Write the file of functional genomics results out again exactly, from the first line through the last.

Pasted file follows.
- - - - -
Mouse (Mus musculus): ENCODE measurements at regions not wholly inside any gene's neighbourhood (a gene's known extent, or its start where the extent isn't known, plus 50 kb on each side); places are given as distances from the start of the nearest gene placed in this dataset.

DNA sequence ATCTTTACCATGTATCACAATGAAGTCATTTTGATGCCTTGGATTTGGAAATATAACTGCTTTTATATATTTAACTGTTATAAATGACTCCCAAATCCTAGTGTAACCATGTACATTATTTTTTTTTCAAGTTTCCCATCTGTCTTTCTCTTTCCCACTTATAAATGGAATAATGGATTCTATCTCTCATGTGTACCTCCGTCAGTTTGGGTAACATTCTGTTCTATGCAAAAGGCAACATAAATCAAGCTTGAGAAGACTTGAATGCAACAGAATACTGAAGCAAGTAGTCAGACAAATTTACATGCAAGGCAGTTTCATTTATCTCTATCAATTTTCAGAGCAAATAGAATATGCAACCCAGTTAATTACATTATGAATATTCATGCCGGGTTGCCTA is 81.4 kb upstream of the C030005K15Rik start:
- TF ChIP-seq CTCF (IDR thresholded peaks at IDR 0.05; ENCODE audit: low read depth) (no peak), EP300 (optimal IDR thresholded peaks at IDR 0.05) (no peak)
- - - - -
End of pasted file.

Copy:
Mouse (Mus musculus): ENCODE measurements at regions not wholly inside any gene's neighbourhood (a gene's known extent, or its start where the extent isn't known, plus 50 kb on each side); places are given as distances from the start of the nearest gene placed in this dataset.

DNA sequence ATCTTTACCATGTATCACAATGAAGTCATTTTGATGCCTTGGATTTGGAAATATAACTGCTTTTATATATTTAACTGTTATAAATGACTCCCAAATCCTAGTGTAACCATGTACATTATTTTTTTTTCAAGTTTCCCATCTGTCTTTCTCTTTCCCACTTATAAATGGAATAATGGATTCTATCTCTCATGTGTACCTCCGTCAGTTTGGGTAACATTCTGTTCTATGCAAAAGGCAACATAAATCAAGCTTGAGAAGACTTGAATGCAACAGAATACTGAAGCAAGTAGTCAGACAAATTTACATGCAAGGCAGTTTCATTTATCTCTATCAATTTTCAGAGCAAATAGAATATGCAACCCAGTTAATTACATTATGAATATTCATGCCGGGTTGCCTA is 81.4 kb upstream of the C030005K15Rik start:
- TF ChIP-seq CTCF (IDR thresholded peaks at IDR 0.05; ENCODE audit: low read depth) (no peak), EP300 (optimal IDR thresholded peaks at IDR 0.05) (no peak)